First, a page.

Wednesday, January 26, 2011

Last talk of the day at DBW

Last talk of my day.

Author Royaties for Ebooks.

Survey of agents re: royalties.  130 responses from 400 they contacted.  7 CEO’s from publishers.  There was some inevitable bias.  Conversations were candid.  Some of the agents comments differed from the CEO’s.  50% is a fair royalty from agents, 20% from publishers.  The publishers have legacy operations they have to take  care of. 

Publishers look at from in two buckets.  Per unit royalty per units sold.  Charging the overheard attributable to the print side to the digital side. 

Publishers are trying to walk agents through to understand what the costs are. Agents are saying, show me the math.

The overall impact for ebacks is favorable for authors for backlists.
Publishers are saying they need a year or two to see how this works out.

Are the digital going to impact hard copy sales or vice versa?  Nobody knows.

25% royalties with the majors.  Random House was offering 50% but not the norm.  Some publishers have followed that.  Some back list books with ambiguous rights have garnered higher royalties.  Might not still be happening.  Publishers say that’s only the backlist.

Smaller publishers are paying lower royalties.  Although, some can be brow-beaten to pay higher. 

Rights.  Two thirds of the agents think it would not prevent them from doing an ebook outside of the contract.  Not all non compete clauses are the same. 

Agents expect the US publishers to collect local market for ebooks.

90% of the agents say they have heard authors are interested in self publishing.  Publishers feel they have the edge with by offering an advance.

Amazon is only a piece of the market.  You have to do more to market to all of the distributors.

25% is going to stick for awhile.  This will weaken as print sales weaken.  If and when this whole issue will be revisited.

Amazon.com speaker  Russ Grandinetti the Kindle.  Looking to reinvent reading, while emulating the best features of the book.

Goal to reach customers around the world.
How does the device change a customers habits
3.3 times greater purchases in a year of having the Kindle. 
Greater than 3 to 1 sales of ebooks over actual books.  However fast we think this is happening, it’s happening even faster than we can imagine.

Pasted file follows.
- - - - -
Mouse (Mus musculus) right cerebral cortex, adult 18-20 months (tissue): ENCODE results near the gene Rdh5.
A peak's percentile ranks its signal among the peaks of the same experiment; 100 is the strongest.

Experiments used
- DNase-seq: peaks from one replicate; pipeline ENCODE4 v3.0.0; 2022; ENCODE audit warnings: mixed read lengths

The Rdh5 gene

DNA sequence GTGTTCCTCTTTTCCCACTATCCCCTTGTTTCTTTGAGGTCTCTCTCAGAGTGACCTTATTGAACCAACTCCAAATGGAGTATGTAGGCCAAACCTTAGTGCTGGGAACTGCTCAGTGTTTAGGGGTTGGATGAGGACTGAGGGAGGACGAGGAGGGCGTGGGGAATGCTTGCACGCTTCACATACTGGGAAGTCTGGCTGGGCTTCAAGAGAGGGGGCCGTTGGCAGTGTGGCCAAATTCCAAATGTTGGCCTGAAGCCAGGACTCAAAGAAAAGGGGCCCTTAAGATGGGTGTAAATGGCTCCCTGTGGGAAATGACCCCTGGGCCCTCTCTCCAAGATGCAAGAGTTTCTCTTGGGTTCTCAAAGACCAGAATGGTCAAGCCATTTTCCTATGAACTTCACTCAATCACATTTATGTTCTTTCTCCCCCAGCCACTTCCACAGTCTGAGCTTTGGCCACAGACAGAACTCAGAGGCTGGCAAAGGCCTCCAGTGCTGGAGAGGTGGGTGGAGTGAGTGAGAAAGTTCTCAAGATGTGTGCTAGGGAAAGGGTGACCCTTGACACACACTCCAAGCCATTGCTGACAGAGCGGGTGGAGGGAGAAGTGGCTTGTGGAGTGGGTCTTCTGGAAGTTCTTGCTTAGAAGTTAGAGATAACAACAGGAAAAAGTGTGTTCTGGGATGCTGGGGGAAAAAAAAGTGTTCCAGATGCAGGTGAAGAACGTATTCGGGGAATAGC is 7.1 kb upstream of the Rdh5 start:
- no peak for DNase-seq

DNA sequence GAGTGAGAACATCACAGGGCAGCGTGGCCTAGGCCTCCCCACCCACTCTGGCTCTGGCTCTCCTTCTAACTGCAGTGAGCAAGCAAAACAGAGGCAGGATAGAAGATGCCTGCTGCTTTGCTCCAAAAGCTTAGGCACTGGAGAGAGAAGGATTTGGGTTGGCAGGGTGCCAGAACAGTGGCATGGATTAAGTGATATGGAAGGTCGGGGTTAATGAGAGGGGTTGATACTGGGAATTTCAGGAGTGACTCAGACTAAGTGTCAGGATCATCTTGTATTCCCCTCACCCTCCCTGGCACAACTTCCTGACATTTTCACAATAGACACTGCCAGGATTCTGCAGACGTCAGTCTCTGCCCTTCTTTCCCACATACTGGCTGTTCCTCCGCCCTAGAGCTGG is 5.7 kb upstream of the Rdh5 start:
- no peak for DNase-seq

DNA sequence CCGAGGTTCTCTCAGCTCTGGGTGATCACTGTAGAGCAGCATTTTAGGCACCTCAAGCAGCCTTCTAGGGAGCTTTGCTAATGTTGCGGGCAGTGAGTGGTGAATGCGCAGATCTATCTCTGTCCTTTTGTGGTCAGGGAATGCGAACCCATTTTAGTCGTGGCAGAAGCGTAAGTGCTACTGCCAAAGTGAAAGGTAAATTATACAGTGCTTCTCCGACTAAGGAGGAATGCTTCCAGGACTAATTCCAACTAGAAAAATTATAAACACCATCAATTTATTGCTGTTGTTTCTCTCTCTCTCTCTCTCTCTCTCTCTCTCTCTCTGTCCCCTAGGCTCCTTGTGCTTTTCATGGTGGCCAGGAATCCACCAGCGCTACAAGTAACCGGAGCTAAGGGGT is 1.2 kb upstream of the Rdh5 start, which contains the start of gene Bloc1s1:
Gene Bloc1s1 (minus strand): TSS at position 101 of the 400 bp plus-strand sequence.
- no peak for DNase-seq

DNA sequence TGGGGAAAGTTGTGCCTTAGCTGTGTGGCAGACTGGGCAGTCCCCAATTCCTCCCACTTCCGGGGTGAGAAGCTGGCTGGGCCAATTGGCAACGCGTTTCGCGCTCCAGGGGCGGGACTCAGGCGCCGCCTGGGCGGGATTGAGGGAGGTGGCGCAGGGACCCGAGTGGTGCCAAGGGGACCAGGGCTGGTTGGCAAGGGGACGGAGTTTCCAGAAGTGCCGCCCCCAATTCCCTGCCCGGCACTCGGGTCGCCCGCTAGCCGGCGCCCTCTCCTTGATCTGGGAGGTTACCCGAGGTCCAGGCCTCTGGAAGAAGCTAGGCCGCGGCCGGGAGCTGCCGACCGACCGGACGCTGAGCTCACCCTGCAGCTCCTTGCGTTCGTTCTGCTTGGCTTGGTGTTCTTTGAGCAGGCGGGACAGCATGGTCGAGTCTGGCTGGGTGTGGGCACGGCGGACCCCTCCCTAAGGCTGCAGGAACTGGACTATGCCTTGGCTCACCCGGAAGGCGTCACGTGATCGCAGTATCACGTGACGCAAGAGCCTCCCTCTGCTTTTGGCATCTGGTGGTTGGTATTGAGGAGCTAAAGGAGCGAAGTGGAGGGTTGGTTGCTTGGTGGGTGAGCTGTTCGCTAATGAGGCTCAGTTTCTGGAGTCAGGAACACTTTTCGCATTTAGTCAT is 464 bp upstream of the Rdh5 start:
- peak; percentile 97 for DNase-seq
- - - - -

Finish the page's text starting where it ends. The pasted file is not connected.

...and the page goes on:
Print plus digital sales are going up higher than ones that are just digital.

24% of orders are done before street date.  Having it up pre-street date is incredibly important. 


Kindle singles
Compelling ideas expressed in their natural length. 
Typically 5,000 to 30,000 words
$0.99 o- $4.99

Making a book free for a month. Sold six or seven times more with the books they did that with.  Not suggesting free books are where books should go. 

Pricing is somewhat controversial.  If you think of pricing ebooks compared to traditional books, don’t.  Pricing a book in the traditional market can sometimes make someone walk away from a book if it’s too expensive.  He wants the book to compete. 

Printing on demand will become more and more important.  They can have a book ready in hours from the order and ready to ship out. (Paperbacks)  Below 2,000 units it’s cheaper to make a print on demand copy.  (Perpetual in-stock)  (CAN WE DO PICTURE BOOKS THIS WAY?)

Amazon needs improvement in the areas of cooking and children’s books and are hoping we can all help.  (Is it just book categories which begin with the letter, ‘c’?)

“The best way to predict the future is to invent it.”  Alan Kay

3 comments:

  1. These notes are tremendous! thanks so, so much for sharing them.

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  2. Wow! This is amazing and interesting information! Thank you! I see why your head is spinning!!!

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  3. Agents are saying, show me the math.”

    That is the question, plus which format? Don’t allow complexity to confuse... ask for specifics and deadlines. If they don’t know them, how can they decide what to pay authors?

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